Technology for imaging the heart has advanced dramatically in recent years. In particular, real-time three-dimensional ultrasound (RT3D or 4D) has captured the imagination of cardiologists with its ability to obtain complete three-dimensional images of the heart over an entire cardiac cycle in just a few seconds of imaging. The complex cardiac wall motion and temporal information contained in these four-dimensional (3D + time) data sequences has the potential to greatly enhance clinical diagnoses of the heart. However, most cardiac examination centers still depend on 2D echocardiography, and the temporal information in the 4D cardiac imaging is often overlooked. The goal of this proposal is to utilize the wealth of information contained in 4D ultrasound. In particular, this proposal will focus on a common problem for which 4D cardiac imaging is ideally suited: measuring strain and cardiac torsion directly from 4D ultrasound.
The aims of this proposal are: (1) Quantify errors of displacement and strain from optical flow on 4D ultrasound with respect to results obtained by sonomicrometry implanted in dog hearts;(2) Test the hypothesis that optical flow on 4D ultrasound can have clinically equivalent results on healthy volunteers (normal hearts) and diseased hearts compared to similar measures of strain obtained by MRI based methods;(3) Test the hypothesis that optical flow on 4D ultrasound has specific advantages in terms of performance over existing 2D based methods of strain estimation. The design of our method is based on optical flow to track myocardial motion in 4D ultrasound. Directional displacements and strains and cardiac torsion can be automatically derived from the 3D + time motion field estimated.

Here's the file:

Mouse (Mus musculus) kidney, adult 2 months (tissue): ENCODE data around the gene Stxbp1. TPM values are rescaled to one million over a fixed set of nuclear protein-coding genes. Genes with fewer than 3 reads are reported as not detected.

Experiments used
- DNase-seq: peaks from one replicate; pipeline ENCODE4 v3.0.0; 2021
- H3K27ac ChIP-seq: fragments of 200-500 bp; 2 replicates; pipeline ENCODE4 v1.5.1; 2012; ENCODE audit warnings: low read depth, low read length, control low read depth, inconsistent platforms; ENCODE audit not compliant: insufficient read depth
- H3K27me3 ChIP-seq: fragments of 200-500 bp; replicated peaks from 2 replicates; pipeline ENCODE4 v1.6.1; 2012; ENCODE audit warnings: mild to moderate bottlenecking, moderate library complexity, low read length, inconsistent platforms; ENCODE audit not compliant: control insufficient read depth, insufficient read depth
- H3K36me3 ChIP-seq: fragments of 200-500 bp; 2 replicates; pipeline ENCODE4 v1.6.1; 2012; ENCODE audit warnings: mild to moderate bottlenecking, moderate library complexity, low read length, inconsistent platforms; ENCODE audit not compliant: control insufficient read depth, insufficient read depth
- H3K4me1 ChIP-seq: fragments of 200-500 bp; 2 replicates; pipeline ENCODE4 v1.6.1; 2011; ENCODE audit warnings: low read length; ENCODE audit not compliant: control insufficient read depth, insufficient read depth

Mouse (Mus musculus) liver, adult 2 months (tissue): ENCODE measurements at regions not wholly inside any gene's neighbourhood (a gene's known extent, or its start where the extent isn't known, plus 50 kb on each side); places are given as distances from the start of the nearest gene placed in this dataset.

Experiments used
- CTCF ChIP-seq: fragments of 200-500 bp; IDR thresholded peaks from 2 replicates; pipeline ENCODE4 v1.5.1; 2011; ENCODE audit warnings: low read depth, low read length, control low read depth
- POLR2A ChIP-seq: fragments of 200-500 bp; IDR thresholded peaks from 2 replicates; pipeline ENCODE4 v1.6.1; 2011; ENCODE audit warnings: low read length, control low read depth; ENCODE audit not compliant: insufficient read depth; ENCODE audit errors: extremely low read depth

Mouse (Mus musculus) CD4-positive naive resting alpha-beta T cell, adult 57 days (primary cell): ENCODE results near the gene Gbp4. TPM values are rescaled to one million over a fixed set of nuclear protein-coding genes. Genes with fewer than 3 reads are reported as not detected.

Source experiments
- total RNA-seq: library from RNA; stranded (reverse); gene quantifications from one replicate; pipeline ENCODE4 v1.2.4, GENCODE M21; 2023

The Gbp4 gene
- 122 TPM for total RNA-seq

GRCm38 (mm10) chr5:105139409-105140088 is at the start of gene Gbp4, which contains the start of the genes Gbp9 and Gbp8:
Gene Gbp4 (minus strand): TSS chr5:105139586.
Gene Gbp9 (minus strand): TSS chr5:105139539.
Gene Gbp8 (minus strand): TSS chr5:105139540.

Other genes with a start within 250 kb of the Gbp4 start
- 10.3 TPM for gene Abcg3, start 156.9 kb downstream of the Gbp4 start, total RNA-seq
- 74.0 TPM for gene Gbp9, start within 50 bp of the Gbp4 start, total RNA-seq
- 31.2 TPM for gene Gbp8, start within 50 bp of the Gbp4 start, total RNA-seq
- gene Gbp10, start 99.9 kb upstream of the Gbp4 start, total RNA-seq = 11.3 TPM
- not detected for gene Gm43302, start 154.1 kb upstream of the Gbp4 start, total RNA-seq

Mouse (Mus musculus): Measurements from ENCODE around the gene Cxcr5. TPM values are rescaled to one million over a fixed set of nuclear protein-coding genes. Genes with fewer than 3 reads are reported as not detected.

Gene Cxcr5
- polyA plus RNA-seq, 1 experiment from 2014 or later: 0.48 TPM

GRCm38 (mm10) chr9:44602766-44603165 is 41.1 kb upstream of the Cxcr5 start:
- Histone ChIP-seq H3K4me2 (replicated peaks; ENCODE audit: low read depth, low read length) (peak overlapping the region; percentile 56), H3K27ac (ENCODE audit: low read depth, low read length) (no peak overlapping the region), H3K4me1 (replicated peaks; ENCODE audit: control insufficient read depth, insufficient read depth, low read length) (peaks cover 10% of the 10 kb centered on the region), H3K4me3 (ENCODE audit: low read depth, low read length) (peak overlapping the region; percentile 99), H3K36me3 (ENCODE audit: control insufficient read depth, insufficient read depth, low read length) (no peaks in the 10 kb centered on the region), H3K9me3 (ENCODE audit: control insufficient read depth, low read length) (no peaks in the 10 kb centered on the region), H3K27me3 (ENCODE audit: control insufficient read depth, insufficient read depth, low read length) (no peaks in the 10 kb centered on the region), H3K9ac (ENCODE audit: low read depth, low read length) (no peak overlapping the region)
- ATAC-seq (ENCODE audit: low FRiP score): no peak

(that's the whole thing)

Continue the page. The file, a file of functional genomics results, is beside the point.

In aims 1 and 2, specific displacements, strains, and torsion will be measured and compared to """"""""gold standards"""""""" in quantitative evaluation studies.
In aim 3, we will extensively compare the performance of 4D methods and 2D methods in estimating strain measures across a wide range of clinical echocardiography patient data sets. Once completed, the questions of why and when to best use 4D rather then 2D measures will be answered quantitatively.
The significance of the proposed work is that it will provide a novel and effective 3D strain and torsion measuring tool, allowing clinicians to routinely measure wall motion quantitatively and in real-time. In addition this research will provide cardiologists with improved screening tests for diabetic cardiomyopathy (and dyssynchrony) to help them determine those patients that may require more invasive and costly procedures such as heart catheterization from patients that can be safely spared such tests.
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